His righteous parole officer can’t bend. Max will only bent a little. Well, you know what happens for the oak and the reed in the fable by Lafontaine. The reed bending adapts to the weather conditions, the oak is uprooted.

So Max is left to his own devices and must follow parole conditions:

There was a copy of the parole agreement I’d signed, and its conditions. They were standard—maintain suitable employment (what’s “suitable”?), make no address change and drive no automobile without written permission, no drinking, make no contract, borrow no money, avoid ex-felons and persons of ill repute, and heed the advice and counsel of the parole officer. Failure to comply with any condition was grounds for return to prison without notice or hearing.

It’s kind of hard to live in Los Angeles without a car; the city is not built for pedestrians and the underground is totally underdeveloped. He’s not allowed to drive a car and anyway, he’s not allowed to borrow money to buy one. He doesn’t have a job and by law, he has to tell his employer about his ex-convict status. He’s not directed to companies that are used to hiring ex-convicts (it is the case in the Yoshimura); he has to find a job by himself, say he’s just been out of prison and hope that his employer won’t mind hiring a thief on parole. Like these jobs are easy to find. What chances does he stand when he has no money and needs to pay for a hotel and food at least? And since Max has no family, no girlfriend, he turns to the only network he knows: the criminal network. The lack of empathy and communication skills of his only contact with the legal world can only lead to failure. He doesn’t stay on the right path for long and soon goes back to his old world. There, he knows the rules, he knows who he can trust and he has friends.

Being in Max’s head is not always comfortable. Being in Kikutani’s head was uncomfortable because I could feel he was unbalanced. Max is not unbalanced. He’s enraged against the society that mistreated him since childhood and he doesn’t want to follow its rules. He loves his freedom and lives by the only code he knows: the thief’s code. At times I felt compassion for him and at others I thought he was a lost cause. That said, I was very interested in his way of comprehending the world. It humbles you and shows that righteous condemnation will not ensure the rehabilitation of criminals. Incidentally, I talked about this book to a friend who’s a lawyer and discovered that in France, prisoners can’t be on parole; the system doesn’t exist and I wasn’t aware of that.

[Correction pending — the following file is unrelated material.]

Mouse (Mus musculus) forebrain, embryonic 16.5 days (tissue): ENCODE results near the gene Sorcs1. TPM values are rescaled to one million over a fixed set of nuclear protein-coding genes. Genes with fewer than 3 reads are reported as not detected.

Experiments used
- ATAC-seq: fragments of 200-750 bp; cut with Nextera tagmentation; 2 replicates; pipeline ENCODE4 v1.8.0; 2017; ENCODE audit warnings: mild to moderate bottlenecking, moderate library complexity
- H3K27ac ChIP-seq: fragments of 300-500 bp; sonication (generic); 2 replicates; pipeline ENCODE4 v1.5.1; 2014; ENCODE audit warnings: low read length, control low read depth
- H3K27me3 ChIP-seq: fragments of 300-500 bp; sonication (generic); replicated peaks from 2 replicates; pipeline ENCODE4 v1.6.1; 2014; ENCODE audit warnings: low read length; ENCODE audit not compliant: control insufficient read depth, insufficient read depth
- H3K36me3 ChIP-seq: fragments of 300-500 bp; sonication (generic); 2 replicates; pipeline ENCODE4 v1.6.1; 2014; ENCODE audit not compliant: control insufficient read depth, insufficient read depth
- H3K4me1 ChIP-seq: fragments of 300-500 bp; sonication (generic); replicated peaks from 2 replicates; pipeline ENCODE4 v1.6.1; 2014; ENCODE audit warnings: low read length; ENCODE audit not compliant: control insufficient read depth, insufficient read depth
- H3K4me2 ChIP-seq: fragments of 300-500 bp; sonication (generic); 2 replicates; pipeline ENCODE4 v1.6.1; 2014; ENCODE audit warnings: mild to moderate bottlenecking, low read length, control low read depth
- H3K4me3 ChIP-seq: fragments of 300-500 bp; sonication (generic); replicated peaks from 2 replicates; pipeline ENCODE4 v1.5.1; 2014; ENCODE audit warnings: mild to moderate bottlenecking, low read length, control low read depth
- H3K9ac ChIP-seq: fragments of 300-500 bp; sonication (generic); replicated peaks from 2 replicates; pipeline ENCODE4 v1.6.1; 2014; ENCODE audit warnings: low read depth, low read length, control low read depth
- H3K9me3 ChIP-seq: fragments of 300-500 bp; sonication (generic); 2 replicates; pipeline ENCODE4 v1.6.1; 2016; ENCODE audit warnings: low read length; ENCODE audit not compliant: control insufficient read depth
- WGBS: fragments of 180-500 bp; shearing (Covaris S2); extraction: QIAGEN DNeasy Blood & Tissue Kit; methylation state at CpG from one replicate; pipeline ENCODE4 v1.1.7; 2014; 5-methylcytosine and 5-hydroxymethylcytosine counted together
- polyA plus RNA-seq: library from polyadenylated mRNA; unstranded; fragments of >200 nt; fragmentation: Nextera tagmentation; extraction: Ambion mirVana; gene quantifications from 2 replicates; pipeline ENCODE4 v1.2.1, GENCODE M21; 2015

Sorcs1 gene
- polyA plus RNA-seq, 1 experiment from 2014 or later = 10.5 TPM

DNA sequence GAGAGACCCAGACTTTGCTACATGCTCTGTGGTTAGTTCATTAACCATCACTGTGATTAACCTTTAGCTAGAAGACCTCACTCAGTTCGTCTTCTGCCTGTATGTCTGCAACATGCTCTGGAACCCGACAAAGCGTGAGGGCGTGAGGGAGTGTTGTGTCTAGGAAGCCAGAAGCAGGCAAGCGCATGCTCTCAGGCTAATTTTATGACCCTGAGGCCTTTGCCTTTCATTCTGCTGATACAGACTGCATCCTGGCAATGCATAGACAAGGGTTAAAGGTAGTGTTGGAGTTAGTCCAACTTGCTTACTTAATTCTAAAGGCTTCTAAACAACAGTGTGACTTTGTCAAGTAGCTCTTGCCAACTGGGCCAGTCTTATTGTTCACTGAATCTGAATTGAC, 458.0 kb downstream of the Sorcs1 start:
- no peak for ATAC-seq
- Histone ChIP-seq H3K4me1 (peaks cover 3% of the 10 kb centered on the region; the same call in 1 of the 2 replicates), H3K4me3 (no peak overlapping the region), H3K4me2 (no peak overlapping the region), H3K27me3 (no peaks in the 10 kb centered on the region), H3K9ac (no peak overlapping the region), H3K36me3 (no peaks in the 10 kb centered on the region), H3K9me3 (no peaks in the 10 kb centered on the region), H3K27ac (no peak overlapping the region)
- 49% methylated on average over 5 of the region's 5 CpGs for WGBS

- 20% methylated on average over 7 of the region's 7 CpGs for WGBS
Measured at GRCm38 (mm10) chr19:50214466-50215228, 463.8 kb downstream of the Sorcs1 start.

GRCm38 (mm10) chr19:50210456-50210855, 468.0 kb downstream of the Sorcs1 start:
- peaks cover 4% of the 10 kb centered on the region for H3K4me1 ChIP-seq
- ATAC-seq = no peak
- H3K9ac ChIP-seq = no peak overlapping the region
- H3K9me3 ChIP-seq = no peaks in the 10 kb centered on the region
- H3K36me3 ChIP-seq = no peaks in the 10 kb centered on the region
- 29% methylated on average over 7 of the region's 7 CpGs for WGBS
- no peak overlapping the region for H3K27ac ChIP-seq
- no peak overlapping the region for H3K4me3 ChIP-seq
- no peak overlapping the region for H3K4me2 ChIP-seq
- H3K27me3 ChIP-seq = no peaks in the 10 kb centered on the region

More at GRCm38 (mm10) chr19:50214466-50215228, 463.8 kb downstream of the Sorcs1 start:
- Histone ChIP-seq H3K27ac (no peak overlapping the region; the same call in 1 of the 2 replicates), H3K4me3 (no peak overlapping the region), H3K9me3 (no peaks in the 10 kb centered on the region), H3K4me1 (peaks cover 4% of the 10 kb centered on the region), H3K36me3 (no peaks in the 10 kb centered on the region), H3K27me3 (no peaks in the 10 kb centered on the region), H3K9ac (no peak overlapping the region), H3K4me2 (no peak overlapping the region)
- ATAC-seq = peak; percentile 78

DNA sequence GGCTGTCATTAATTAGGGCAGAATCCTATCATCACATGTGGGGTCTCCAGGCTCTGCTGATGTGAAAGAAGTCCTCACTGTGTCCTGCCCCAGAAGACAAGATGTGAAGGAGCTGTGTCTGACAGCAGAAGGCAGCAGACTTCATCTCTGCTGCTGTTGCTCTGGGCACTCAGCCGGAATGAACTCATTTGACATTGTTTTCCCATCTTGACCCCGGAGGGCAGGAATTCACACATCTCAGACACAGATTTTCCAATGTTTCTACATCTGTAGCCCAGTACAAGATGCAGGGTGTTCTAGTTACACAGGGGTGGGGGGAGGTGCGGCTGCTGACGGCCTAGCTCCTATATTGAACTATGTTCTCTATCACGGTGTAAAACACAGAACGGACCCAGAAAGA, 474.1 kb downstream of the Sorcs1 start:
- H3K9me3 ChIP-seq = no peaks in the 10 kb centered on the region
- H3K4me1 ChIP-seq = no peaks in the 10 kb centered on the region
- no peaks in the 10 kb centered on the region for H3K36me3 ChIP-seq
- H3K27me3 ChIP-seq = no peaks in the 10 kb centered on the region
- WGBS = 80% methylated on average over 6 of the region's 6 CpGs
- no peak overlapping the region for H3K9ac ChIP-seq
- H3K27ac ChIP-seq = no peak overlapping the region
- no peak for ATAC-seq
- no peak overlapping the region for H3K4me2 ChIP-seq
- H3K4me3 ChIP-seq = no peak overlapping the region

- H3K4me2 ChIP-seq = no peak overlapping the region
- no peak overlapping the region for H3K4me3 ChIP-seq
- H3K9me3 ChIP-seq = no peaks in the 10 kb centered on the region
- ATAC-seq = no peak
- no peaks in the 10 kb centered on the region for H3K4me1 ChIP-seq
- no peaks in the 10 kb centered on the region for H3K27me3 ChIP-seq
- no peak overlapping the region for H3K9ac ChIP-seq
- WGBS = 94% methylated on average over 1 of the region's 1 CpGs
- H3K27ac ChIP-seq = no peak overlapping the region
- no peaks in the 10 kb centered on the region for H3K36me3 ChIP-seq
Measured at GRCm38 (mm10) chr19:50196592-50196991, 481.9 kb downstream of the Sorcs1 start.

Among Max’s friends and help system are ex-convicts or wives of accomplices in crime. Max finds shelter in their homes, bringing a whiff of the underworld with him. He gives them money to help them raise their children. I felt sorry for them. They are victims of their social environment. The children grow up poor, with an absent father and a mother struggling to make ends meet. Shady characters crash at their house and they are in an unstable environment. What is their chance to have a better life? Who can show them another way to live? How can their parents’ fate not repeat with them?

No Beast So Fierce is an honest book. Bunker shows Max’s anger, pictures what the system made of him, pities him but doesn’t deny his responsibility in his actions. He never says that Max is a victim who doesn’t have a choice. He shows how his life story leads him to the choices he makes. Max is never hiding behind phony excuses to justify his actions.

It’s disgusting to behave stupidly, but doubly so while knowing it’s stupid in advance.